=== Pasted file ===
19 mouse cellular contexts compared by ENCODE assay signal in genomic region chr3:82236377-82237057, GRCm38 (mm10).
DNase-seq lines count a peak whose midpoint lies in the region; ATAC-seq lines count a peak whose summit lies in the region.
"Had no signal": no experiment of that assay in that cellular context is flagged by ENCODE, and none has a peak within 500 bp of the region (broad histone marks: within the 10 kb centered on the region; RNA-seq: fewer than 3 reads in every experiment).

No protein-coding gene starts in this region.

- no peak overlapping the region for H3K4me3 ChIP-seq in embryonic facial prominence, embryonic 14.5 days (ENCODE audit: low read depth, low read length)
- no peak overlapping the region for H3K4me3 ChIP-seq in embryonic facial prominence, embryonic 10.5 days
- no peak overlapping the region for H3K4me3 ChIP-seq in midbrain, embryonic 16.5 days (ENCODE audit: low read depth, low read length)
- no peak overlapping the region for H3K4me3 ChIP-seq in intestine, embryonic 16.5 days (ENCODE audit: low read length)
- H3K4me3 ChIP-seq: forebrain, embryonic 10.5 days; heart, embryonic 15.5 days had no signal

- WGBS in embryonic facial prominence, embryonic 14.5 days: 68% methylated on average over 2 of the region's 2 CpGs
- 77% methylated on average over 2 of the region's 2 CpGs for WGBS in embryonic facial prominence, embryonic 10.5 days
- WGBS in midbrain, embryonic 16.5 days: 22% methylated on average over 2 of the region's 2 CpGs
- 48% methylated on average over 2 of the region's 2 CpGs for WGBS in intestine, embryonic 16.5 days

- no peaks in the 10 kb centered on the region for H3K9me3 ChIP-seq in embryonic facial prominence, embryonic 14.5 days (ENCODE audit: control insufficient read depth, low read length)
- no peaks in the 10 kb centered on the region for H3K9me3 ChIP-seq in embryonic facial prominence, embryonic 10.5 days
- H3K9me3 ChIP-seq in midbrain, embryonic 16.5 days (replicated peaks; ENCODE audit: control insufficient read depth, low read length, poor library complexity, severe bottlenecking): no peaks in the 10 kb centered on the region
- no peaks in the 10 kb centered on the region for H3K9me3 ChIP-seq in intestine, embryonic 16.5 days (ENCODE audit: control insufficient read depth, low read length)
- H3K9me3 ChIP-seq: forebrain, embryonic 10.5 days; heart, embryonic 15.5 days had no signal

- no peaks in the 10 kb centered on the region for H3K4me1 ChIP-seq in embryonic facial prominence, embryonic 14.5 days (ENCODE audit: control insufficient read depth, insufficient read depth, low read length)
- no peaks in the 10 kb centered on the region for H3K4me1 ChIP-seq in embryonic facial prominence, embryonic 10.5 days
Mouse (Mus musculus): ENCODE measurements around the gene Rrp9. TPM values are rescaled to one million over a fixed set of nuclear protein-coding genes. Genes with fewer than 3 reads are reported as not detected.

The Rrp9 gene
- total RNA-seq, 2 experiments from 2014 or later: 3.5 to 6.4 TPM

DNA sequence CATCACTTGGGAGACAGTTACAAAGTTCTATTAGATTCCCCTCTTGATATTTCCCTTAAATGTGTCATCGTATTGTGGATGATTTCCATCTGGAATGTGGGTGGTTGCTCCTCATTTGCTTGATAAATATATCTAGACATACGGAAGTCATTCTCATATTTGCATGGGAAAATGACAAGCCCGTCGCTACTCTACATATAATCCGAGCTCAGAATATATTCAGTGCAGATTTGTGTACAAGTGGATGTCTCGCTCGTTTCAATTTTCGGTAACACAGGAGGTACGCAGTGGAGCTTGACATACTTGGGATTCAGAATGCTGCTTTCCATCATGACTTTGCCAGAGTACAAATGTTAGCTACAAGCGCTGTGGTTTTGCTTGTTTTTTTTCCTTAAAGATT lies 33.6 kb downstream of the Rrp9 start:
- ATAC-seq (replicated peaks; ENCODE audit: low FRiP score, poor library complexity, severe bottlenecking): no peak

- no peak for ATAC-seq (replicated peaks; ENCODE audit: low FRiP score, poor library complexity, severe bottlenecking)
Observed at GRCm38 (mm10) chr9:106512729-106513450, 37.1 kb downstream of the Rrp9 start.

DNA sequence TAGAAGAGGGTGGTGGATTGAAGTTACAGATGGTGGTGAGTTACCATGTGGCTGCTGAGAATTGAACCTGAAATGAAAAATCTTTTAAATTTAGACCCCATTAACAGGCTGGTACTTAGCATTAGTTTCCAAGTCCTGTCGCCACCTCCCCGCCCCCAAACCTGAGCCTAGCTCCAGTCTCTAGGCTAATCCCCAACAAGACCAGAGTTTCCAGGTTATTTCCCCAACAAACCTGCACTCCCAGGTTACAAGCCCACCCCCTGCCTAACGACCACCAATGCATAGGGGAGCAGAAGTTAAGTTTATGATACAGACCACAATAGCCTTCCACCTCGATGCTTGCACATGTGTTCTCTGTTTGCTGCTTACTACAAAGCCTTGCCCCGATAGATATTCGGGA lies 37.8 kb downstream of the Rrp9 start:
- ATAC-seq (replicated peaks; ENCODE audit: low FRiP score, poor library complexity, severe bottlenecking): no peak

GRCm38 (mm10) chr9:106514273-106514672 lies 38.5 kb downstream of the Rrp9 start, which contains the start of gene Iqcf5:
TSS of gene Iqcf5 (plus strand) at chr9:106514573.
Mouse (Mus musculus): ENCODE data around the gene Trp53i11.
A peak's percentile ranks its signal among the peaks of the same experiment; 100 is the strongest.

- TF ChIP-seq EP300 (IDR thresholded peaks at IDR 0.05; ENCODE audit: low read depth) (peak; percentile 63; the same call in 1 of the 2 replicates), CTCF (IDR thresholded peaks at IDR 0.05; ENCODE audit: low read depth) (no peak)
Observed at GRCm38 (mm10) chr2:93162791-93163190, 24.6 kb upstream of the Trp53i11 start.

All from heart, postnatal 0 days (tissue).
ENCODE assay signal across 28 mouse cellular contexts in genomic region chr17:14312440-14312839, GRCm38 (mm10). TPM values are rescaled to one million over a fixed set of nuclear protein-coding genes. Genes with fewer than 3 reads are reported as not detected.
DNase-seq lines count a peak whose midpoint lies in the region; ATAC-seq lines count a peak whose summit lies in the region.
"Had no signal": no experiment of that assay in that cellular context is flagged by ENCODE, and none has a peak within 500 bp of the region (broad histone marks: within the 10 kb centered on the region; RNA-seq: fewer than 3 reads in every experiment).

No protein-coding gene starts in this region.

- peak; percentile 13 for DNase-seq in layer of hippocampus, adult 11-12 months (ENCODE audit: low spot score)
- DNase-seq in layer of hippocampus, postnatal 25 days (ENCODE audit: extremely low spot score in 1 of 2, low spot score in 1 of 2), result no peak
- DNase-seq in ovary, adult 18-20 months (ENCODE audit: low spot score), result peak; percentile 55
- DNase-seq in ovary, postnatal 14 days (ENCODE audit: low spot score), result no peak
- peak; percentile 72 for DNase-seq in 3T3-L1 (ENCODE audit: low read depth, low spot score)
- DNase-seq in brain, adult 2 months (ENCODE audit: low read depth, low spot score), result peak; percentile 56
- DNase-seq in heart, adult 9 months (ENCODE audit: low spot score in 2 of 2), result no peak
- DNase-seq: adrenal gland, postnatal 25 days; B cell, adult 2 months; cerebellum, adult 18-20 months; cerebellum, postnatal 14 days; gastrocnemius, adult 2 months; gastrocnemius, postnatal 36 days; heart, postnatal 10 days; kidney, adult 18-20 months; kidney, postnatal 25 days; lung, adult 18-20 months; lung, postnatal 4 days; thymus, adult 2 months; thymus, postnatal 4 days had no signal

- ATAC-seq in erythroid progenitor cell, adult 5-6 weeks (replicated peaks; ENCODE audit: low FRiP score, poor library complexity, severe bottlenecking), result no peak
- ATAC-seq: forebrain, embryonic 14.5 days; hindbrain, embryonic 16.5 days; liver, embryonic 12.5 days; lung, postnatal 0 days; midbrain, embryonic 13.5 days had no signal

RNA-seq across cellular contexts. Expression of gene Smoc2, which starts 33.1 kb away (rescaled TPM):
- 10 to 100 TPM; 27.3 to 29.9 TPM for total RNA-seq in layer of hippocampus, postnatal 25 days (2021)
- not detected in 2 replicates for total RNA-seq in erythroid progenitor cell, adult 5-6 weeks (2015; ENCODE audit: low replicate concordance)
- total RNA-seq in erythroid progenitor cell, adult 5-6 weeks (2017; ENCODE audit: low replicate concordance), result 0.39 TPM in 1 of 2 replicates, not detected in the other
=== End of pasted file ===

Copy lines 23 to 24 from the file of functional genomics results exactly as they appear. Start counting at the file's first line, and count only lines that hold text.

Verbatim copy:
- total RNA-seq, 2 experiments from 2014 or later: 3.5 to 6.4 TPM

DNA sequence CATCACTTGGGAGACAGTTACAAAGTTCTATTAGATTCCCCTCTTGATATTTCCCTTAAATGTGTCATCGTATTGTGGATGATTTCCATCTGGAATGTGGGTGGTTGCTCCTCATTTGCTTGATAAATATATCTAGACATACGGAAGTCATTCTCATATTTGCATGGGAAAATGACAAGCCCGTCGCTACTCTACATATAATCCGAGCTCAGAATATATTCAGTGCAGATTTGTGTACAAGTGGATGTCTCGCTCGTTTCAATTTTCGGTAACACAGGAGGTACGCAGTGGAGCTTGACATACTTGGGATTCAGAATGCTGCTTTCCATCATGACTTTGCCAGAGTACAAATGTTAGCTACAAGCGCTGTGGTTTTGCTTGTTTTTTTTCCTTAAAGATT lies 33.6 kb downstream of the Rrp9 start: